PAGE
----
There are various ways through which Nigeria Police officers engage in extortion. Various forms of extortion also abound, which include “wetin you carry”, illegal pre-detention and post detention bail fees, extortion at the point of arrest, extortion arising from mass arrest or “from where to where extortion”, extortion arising from crooked enquiries into vehicular papers, election-related bribes and extortion, and roadblock extortion. Among these, roadblock extortion is the most common and lucrative. As of 2004, N10.00 was used by the NPF as roadblock extortion benchmark in Nigeria especially in the Southeast part. By 2005, it increased to N20.00 and as at present, it has increased to N40.00/N50.00 on average per trip. The N40.00/N50.00 is basic because payment depends on the type of commercial vehicle and Police squad on the road. For instance, for the Federal Highway Police, it is N200.00 up to N5,000.00 depending on the “offence”. For the red-capped Anti-Terrorism Police squads, it is N50.00 upwards for every commercial bus, tricycle and motorcycle. For each commercial motorcycle carrying goods to motor parks, it is N50.00/N100.00 per roadblock. The general duty Police officers or those in black uniforms collect N20.00/ N40.00 toll and N1,000.00 and above from vehicle users accused of “incomplete papers”.

The Okada Law of 2009 passed by the Anambra State House of Assembly, limiting Okada (commercial motorcycle) operation to 7pm has been twisted by the State Police Command and the over 1,000 vigilante groups in the State, in the form of “curfew”. The private motorcycle and tricycle owners as well as pedestrians exempted by the Law are routinely targeted, arrested and extorted. For every private motorcycle impounded, it is N5, 000.00 and for every pedestrian arrested, it is also N5,000 while commercial motorcycles and tricycles owned by Soldiers, Police officers, Vigilante operatives and their friends are allowed to operate during the legally forbidden hours. Not even a single defaulter has been taken to Court for prosecution for violating the said law; instead, it has become an avenue for corrupt enrichment.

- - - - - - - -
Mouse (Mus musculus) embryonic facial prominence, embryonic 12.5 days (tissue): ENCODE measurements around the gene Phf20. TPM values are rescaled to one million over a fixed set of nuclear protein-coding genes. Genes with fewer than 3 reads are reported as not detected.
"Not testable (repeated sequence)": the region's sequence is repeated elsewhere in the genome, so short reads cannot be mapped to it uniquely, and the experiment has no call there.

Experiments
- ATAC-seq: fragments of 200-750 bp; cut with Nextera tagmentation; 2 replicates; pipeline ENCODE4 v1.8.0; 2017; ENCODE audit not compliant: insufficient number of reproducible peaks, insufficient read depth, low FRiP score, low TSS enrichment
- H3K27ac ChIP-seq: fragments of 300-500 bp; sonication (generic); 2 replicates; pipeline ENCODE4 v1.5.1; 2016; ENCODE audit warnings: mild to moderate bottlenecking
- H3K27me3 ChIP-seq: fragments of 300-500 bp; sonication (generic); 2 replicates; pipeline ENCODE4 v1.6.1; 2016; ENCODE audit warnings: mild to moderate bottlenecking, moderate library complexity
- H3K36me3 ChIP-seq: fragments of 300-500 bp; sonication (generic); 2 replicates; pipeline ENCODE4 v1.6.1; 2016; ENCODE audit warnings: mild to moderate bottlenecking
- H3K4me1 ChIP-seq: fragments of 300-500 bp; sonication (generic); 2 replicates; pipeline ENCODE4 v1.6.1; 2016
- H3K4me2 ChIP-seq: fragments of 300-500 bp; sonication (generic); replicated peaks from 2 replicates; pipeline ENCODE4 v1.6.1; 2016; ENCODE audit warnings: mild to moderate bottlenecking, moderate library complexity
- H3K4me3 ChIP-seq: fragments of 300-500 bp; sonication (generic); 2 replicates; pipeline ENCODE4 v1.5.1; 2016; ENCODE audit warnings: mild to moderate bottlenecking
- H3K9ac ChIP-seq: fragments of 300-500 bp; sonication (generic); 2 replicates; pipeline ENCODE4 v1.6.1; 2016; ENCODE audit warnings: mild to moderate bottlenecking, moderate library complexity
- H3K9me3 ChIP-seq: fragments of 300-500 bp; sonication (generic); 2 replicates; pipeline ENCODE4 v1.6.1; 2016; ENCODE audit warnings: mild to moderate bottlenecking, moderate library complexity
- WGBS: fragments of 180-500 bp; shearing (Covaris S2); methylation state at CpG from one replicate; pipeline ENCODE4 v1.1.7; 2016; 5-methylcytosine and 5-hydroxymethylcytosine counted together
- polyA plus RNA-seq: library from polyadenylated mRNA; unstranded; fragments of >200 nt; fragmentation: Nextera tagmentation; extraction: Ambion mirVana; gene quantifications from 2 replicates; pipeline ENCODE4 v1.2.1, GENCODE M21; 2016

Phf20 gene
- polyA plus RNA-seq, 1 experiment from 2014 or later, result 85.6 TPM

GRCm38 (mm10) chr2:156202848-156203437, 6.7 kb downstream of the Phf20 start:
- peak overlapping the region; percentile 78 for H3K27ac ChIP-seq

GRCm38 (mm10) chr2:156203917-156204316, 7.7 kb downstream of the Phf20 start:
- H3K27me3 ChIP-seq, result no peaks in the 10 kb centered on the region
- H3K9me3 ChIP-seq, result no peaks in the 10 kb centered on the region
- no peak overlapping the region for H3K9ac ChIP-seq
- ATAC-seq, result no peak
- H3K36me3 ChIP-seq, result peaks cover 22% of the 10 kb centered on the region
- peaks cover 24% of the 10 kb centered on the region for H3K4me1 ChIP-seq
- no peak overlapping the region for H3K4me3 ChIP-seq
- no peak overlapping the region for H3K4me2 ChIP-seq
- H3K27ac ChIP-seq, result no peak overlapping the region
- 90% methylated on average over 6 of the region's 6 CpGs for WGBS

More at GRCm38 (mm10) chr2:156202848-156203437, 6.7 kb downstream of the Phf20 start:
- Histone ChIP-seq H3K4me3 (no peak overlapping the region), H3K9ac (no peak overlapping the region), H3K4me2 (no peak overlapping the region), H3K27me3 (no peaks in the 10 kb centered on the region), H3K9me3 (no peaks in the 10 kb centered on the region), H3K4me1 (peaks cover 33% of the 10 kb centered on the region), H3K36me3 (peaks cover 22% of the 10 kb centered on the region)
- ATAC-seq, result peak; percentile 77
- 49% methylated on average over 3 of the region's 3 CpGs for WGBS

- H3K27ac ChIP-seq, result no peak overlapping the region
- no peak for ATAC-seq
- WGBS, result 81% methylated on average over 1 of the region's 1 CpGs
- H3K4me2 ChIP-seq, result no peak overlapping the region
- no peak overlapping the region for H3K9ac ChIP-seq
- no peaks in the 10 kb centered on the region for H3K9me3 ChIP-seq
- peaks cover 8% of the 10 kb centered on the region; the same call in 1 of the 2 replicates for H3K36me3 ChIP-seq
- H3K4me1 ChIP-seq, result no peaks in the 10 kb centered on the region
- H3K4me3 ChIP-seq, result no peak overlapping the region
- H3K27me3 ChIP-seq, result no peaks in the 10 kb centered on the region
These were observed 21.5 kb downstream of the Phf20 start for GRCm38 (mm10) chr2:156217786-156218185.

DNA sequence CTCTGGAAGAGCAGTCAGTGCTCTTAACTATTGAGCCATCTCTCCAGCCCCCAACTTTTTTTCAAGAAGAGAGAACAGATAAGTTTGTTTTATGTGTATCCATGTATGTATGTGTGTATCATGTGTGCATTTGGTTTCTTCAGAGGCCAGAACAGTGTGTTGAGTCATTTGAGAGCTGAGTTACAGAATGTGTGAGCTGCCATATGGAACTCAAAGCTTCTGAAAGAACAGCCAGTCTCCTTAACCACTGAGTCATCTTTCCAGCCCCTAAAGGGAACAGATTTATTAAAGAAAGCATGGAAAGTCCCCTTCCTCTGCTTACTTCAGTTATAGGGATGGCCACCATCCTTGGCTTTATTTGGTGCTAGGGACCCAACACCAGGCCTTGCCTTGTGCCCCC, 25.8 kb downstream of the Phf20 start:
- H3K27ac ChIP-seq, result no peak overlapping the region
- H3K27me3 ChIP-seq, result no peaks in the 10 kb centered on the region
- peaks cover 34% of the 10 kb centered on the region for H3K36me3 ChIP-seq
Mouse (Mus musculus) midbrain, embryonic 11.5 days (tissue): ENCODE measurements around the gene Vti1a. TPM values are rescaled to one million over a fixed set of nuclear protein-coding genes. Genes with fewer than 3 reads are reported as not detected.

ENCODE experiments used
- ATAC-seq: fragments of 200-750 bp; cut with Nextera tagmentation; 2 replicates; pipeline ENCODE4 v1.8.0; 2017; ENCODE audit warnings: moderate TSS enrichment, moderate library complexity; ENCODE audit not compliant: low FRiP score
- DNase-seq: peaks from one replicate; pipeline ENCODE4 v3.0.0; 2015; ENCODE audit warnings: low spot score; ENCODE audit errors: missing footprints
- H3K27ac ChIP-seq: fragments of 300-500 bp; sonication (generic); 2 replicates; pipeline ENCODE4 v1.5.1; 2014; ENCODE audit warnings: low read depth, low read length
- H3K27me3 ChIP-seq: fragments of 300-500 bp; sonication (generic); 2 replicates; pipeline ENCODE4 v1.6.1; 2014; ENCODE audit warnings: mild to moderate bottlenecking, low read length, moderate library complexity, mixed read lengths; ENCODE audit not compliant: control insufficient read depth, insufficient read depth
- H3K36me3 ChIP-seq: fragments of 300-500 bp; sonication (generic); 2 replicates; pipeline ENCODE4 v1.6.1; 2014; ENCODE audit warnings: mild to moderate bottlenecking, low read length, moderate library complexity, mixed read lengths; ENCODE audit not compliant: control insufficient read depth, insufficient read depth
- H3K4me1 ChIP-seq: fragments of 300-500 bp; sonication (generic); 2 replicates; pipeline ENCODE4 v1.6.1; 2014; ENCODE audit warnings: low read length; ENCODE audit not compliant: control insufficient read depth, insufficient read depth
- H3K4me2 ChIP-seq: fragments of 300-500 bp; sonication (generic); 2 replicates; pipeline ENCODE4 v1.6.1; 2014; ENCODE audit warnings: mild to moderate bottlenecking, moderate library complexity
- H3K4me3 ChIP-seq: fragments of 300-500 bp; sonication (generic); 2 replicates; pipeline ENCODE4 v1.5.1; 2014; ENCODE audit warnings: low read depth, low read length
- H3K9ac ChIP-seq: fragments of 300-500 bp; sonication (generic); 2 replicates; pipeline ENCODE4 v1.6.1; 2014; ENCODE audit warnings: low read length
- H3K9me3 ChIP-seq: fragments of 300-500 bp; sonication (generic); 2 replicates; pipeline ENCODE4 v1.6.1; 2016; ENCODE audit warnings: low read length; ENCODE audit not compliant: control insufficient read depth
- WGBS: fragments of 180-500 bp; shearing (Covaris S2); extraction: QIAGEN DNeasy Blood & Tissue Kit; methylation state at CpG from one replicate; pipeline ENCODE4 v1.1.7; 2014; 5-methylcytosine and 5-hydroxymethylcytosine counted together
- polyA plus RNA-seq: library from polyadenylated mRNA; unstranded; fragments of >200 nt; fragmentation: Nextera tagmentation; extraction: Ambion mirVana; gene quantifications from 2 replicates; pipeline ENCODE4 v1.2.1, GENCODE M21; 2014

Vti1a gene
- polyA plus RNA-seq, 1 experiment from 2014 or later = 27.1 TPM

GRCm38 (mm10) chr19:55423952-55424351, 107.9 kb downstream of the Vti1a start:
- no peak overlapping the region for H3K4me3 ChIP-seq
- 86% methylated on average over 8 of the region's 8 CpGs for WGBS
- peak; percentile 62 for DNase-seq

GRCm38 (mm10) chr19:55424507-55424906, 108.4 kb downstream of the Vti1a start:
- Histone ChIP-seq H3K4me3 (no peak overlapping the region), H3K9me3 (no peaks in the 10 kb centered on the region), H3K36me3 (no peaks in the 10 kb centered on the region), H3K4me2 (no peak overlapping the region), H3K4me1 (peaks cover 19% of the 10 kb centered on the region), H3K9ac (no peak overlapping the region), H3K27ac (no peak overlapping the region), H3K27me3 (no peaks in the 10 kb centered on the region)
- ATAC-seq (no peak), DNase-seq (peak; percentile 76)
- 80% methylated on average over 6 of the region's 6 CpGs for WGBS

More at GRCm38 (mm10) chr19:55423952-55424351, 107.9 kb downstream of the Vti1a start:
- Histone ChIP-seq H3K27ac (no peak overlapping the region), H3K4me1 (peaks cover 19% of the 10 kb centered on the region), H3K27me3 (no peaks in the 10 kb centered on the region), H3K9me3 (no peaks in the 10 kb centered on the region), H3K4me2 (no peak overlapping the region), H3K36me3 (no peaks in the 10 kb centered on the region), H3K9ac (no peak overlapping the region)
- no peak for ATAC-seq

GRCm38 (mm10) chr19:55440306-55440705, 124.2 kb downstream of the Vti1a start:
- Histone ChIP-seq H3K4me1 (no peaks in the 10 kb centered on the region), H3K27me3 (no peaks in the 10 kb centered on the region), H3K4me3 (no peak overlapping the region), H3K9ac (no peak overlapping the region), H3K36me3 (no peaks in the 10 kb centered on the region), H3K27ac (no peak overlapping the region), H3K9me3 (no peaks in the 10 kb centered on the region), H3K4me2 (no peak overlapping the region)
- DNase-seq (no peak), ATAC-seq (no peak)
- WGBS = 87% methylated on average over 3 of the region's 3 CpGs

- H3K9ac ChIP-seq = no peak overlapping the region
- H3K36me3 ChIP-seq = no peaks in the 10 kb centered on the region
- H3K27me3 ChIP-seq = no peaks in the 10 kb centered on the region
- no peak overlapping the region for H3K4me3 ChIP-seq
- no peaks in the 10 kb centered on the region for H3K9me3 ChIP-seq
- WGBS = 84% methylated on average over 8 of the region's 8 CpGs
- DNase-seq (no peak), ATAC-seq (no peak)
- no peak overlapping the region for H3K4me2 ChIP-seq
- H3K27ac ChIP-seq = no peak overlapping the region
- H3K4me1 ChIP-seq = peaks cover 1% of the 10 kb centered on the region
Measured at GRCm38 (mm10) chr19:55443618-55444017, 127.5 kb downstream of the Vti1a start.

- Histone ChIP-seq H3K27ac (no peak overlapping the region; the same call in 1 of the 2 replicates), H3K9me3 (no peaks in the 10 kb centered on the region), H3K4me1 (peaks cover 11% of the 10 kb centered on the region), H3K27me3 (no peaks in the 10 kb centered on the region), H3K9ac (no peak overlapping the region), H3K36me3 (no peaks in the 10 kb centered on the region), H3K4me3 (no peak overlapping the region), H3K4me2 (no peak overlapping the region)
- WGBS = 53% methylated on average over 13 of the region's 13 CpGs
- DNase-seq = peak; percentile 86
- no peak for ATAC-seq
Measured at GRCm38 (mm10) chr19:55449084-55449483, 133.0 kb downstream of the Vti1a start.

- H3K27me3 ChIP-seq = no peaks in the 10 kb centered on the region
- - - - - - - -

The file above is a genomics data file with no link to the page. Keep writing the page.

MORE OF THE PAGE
From January 2009 to June 2010, a period of 18 months, the number of the roadblocks on the Southeast roads was estimated at over 1,350, from which the police personnel in the zone illegally realized an estimated sum of N9.35 Billion from N20.00 roadblock extortion.

The sum of N3.3 Billion was reportedly realized in Anambra State from the graft practices between June 1999 and December 2008. As of June 2009, the reported number of roadblocks was put at over 150 in the State. They increased to 300 in December 2009 and 350 as of June 2010, yielding about N2.880 Billion in 18 months. In course of our field investigations, we counted 300 roadblocks on Anambra roads and 1000 on Southeast roads in April 2010, with Abia and Anambra States accounting for over 750 roadblocks, followed by Imo State with 250 roadblocks, Enugu State 200 road-blocks, and Ebonyi State 150 road-blocks, all amounting to over 1,350 roadblocks in the zone. Using the findings obtained in the Southeast zone, in addition to other social variables, we estimated that N20.5 Billion was illegally realized from the six geopolitical zones of Southeast – N9.35 Billion; South-south - N4 Billion, South-West - N4 Billion; North-Central – N1 Billion; North-West - N500 Million; and North-East - N500 Million.

We had in our research in 2010 established that different social variables abound in the five States of the Southeast as well as other geopolitical zones in terms of their potentials for roadblock extortions. For instance, Anambra and Abia States are core blue-collar societies that are very prone to roadblocks and extortions. Imo State, which borders them, is relatively blue-collar, but Enugu and Ebonyi States are relatively white-collar societies or “civil service” States. These have an impact on the number of roadblocks and patterns of extortion. Coupled with suppressive policies of the Southeast’s partners in the Nigerian project against the zone, arising from the 1967 -1970 Civil War, the Southeast has become a “Police zone” and “center of Police corruption in Nigeria”.